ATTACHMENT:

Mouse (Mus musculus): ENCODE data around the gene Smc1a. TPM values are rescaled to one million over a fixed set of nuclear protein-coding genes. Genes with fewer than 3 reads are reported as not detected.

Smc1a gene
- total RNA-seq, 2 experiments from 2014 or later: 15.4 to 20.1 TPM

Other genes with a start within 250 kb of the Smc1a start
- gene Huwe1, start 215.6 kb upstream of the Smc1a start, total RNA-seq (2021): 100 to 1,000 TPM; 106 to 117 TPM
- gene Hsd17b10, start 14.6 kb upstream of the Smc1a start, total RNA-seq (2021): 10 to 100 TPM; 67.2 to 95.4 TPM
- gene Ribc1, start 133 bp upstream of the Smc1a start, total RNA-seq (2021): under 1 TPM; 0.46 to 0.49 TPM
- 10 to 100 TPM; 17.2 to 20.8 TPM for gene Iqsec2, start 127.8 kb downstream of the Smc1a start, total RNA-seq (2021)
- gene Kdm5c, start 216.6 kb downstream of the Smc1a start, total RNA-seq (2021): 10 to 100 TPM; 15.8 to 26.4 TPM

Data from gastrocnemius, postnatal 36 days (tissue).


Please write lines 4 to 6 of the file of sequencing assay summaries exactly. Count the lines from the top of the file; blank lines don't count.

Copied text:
Other genes with a start within 250 kb of the Smc1a start
- gene Huwe1, start 215.6 kb upstream of the Smc1a start, total RNA-seq (2021): 100 to 1,000 TPM; 106 to 117 TPM
- gene Hsd17b10, start 14.6 kb upstream of the Smc1a start, total RNA-seq (2021): 10 to 100 TPM; 67.2 to 95.4 TPM